Legitimation in Developing Countries: South Korea and Taiwan during the Late 1940s to Early 1950s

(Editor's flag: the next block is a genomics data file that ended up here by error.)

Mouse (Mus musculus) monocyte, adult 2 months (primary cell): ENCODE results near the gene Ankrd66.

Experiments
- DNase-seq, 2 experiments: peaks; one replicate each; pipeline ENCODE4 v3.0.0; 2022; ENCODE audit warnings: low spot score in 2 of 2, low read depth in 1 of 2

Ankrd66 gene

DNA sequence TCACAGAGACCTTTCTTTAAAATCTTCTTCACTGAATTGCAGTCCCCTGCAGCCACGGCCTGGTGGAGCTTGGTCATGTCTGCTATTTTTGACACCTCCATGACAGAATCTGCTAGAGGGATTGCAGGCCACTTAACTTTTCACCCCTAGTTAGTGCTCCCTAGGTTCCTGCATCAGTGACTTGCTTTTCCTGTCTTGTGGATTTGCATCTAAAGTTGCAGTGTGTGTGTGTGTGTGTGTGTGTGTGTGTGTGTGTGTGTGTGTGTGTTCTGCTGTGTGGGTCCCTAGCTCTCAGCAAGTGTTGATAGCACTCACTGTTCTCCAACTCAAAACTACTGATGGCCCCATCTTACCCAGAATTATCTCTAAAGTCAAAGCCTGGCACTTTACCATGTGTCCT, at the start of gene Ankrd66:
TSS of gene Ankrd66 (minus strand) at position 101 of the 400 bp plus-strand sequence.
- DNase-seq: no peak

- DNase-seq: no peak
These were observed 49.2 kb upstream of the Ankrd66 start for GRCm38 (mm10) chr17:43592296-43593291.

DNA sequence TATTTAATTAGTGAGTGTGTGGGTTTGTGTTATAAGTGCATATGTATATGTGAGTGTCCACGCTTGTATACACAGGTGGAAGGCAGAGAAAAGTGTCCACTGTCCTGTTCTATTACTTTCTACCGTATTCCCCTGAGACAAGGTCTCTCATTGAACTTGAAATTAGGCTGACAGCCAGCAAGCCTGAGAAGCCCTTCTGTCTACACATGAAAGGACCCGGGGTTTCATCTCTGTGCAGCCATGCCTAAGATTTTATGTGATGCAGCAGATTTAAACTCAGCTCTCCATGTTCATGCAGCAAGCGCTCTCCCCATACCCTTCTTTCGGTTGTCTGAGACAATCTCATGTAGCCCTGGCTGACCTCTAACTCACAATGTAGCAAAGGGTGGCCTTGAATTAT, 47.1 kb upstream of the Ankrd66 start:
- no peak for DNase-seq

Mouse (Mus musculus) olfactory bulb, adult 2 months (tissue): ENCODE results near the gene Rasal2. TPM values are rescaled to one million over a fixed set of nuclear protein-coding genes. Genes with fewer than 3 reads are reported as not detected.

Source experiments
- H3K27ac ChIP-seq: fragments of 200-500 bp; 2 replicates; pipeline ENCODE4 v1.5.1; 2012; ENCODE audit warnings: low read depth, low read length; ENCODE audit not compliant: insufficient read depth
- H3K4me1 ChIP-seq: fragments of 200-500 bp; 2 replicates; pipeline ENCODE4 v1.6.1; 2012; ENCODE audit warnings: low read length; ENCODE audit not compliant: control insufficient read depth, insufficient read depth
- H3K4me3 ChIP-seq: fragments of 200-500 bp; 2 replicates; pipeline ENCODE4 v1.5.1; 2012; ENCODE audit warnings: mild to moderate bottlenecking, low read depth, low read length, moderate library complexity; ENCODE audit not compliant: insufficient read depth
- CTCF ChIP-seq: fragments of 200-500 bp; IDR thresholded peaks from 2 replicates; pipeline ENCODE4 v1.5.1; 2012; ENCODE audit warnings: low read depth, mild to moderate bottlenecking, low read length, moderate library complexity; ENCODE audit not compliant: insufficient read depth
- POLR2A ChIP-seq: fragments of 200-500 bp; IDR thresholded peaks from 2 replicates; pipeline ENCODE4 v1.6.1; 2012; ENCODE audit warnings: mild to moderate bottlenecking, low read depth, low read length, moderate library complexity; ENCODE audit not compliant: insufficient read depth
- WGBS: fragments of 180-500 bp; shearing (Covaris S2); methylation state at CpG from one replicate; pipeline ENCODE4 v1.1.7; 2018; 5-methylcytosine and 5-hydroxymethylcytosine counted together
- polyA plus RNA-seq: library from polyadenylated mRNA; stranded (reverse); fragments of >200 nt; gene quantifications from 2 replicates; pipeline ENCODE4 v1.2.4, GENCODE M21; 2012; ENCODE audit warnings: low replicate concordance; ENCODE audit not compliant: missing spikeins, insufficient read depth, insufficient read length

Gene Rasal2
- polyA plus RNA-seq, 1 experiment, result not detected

In this context, two East Asian country cases (South Korea and Taiwan) will be examined on their transformational period during the late 1940s to the early 1950s. With a historical institutionalist approach, focus will be put on how Rhee Syngman and Chiang Kai-Shek administrations were able to gain legitimacy even under the periodic settings of US intervention in line with the execution of land reform. The distinct relations among the people, the government, and stationed US institutions (USAMGIK and JCRR) show probable initial conditions of legitimate governance in underdeveloped countries under strong external influence. Hence, this paper intends to contribute by providing alternative explanations in finding determinants for leaders to gain legitimacy, specifically for developing countries where transition large in size and wide in scope such as land reform takes place with the presence of diverse influence from external actors during junctural periods.